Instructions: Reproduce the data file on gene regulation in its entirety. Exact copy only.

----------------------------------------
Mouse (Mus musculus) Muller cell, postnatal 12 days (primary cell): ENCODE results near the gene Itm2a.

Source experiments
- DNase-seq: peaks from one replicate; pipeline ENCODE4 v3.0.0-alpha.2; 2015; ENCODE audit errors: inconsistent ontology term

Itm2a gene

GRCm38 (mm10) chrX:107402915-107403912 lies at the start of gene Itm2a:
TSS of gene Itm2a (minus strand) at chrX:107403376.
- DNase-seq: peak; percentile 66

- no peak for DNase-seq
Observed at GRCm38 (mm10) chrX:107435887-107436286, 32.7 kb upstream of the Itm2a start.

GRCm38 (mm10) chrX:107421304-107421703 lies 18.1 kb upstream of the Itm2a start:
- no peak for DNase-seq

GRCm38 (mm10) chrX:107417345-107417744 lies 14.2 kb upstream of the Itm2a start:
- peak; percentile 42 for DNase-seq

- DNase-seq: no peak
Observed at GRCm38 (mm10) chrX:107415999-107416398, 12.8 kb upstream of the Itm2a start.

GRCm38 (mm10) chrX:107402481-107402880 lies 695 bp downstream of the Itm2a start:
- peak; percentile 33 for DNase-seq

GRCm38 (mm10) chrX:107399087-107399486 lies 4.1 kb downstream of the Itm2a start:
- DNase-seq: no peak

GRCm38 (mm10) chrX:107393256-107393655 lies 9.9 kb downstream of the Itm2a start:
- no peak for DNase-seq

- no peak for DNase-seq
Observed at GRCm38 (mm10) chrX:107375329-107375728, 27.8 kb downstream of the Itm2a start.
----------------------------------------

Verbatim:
Mouse (Mus musculus) Muller cell, postnatal 12 days (primary cell): ENCODE results near the gene Itm2a.

Source experiments
- DNase-seq: peaks from one replicate; pipeline ENCODE4 v3.0.0-alpha.2; 2015; ENCODE audit errors: inconsistent ontology term

Itm2a gene

GRCm38 (mm10) chrX:107402915-107403912 lies at the start of gene Itm2a:
TSS of gene Itm2a (minus strand) at chrX:107403376.
- DNase-seq: peak; percentile 66

- no peak for DNase-seq
Observed at GRCm38 (mm10) chrX:107435887-107436286, 32.7 kb upstream of the Itm2a start.

GRCm38 (mm10) chrX:107421304-107421703 lies 18.1 kb upstream of the Itm2a start:
- no peak for DNase-seq

GRCm38 (mm10) chrX:107417345-107417744 lies 14.2 kb upstream of the Itm2a start:
- peak; percentile 42 for DNase-seq

- DNase-seq: no peak
Observed at GRCm38 (mm10) chrX:107415999-107416398, 12.8 kb upstream of the Itm2a start.

GRCm38 (mm10) chrX:107402481-107402880 lies 695 bp downstream of the Itm2a start:
- peak; percentile 33 for DNase-seq

GRCm38 (mm10) chrX:107399087-107399486 lies 4.1 kb downstream of the Itm2a start:
- DNase-seq: no peak

GRCm38 (mm10) chrX:107393256-107393655 lies 9.9 kb downstream of the Itm2a start:
- no peak for DNase-seq

- no peak for DNase-seq
Observed at GRCm38 (mm10) chrX:107375329-107375728, 27.8 kb downstream of the Itm2a start.